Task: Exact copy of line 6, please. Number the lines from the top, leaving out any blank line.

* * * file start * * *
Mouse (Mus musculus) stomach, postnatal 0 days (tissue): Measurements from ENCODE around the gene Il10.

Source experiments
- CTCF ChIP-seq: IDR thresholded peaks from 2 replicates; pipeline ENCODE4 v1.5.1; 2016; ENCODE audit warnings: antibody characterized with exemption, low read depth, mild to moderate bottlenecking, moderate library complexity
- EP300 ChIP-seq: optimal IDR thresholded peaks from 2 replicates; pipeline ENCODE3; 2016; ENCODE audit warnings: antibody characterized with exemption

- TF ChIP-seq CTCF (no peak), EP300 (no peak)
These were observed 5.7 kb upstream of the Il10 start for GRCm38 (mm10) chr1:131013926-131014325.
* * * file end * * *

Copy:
These were observed 5.7 kb upstream of the Il10 start for GRCm38 (mm10) chr1:131013926-131014325.